In chapter 46 (pp. 375-383) Hiroaki Sato, for the first time in the volume, introduces a database of six electronic dictionaries for direct on- screen access (e.g. for inflected and derived forms). He also refers to Internet for web searches, and a corpus of 500 American films to provide linguistic database for both dictionary compilers and users. This is followed by a reference to the Berkeley-based FrameNet resource that helps users to check complementation patterns of dictionaries. Such electronic databases provide essential evidences on the facts of usage in spoken and written language for precision and quality in dictionary compilation. In fact, exciting innovations in information technology have been one of the strong incentives for the dictionary developers in various ways for a number of years now. However, the author argues whether corpus linguistics is a misnomer for this kind development, since the technology comes from computer experts rather than the linguists. His argument also finds ground if we take into account that the output of is actually exploited by lexicographers rather than linguists. However, in our opinion, it is better to call lexicomputing, since the method of electronic dictionary making is primarily based on the language databases available in electronic form.
Part 4 (chapter 22 to chapter 30) makes a contribution to our knowledge of how lexicographic traditions have developed. The history of dictionary making can be traced back to early Greek glossaries in the 5th Pre- Christian century, and in Mesopotamia, Southern India and China for probably more than two millennia, in some cases possibly even before the invention of writing. It is worth pursuing the question whether what has been written on dictionary history can be classified into different genres according to what kinds of topics have been investigated. The papers included in this part exemplify these issues, link lexicography to cultural history, and ravel through the description of particular national or intellectual traditions.
Part 5 (from chapter 31 to chapter 38) gives an impression of global diversity, between Europe and Asia and other countries (and even within Europe). It must be admitted that regional perspectives tend to overlap with linguistic perspectives in the sense that authors who write about particular traditions may focus either on the territory or the language in question. It is impossible to provide a conspectus here of the status of lexicography in all regions and countries of the world. More information on Europe can be found in Hartmann (1999, 2000), on Africa in Hartmann (1990); on Asia in (McArthur and Kernerman (1998); all this with the double provision that some regions are better covered than others, and where there is literature, it tends to run rapidly out of date. Today it is increasingly possible to consult the websites of continental associations of lexicography as well as the proceedings of their conferences (p. 135).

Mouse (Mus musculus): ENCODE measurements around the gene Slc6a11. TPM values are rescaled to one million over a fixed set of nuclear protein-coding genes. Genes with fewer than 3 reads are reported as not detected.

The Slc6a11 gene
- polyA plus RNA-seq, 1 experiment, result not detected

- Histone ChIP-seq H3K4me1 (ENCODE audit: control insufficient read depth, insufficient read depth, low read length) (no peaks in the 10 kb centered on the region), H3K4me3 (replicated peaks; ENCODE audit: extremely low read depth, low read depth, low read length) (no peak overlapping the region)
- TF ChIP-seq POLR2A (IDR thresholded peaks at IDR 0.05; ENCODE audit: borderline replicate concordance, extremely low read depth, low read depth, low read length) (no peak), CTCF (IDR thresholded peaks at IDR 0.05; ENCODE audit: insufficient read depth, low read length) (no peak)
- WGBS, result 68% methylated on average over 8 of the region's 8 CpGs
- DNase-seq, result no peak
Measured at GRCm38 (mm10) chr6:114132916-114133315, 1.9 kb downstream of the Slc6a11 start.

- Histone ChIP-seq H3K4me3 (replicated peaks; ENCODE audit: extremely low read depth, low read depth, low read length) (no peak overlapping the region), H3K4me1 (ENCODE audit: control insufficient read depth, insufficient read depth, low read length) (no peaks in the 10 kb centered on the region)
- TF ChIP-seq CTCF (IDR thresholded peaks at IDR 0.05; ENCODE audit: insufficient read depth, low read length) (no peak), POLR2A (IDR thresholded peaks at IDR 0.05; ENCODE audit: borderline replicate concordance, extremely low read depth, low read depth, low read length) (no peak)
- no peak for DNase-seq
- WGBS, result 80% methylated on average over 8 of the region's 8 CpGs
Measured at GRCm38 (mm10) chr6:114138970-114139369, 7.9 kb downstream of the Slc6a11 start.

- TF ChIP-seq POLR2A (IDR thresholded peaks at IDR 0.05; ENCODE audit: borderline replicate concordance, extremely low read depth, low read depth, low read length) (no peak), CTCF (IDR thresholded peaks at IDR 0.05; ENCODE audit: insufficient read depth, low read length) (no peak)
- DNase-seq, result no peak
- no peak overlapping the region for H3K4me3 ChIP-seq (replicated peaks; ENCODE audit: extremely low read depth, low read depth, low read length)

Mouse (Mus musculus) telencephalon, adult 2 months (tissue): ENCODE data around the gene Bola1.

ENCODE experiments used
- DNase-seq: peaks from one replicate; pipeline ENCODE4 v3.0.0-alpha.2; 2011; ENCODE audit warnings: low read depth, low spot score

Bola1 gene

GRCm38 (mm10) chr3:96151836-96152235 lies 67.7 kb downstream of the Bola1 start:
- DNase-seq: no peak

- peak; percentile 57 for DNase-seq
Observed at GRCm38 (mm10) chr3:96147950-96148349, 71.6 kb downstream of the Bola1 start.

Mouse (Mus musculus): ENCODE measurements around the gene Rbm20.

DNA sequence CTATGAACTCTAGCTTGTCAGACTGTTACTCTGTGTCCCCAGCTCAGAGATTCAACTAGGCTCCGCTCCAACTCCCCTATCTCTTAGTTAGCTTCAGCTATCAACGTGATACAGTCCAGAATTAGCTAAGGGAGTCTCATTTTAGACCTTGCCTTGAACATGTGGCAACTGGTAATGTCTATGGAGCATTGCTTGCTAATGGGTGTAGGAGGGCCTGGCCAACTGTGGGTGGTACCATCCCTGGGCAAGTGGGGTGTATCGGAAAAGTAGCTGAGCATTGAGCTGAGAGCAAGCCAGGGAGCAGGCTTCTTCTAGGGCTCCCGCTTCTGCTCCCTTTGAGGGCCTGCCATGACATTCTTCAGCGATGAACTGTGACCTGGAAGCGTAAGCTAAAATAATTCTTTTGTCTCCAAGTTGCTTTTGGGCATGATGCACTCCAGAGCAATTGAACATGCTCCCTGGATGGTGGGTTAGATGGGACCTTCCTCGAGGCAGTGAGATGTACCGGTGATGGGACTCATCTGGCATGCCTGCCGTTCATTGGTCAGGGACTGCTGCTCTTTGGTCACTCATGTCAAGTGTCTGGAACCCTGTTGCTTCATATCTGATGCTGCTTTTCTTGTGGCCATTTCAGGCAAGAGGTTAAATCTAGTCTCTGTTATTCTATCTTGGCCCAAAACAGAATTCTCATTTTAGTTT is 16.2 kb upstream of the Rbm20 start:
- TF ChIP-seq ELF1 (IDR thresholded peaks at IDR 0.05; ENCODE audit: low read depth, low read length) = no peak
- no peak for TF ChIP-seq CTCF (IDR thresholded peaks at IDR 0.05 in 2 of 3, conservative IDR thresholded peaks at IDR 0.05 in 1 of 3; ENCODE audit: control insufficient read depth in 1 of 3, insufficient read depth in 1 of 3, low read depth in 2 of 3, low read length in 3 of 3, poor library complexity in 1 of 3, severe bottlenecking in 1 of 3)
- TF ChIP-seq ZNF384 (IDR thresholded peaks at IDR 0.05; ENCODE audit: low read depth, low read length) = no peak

Part 6 (chapter 39 to chapter 46) focuses on the fact that dictionary work often goes hand in hand with other forms of linguistic codification and can thus be older than the linguistic sciences. Moreover, dictionary making is such a complicated task, which needs a close interface between the linguists and the non-linguists. In any case, what is important here is the issue of linguistic accuracy in dictionary making, which is meant to provide reliable information (i.e. reference) to users who have needs for it.
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ABOUT THE REVIEWER:
ABOUT THE REVIEWER
Dr. Niladri Sekhar Dash works in the area of corpus linguistics and corpus- based language research and application at Indian Statistical Institute, Kolkata, India. His research interest includes corpus linguistics, lexicography, lexicology, and lexical semantics. His recent book (Corpus Linguistics and Language Technology, New Delhi, Mittal Publications, 2005) has addressed, besides other things of corpus linguistics, the issue of corpus use in lexicographic works in Indian languages. Presently he is working on corpus-based dictionary making, lexical polysemy, and corpus- based machine translation in Indian languages.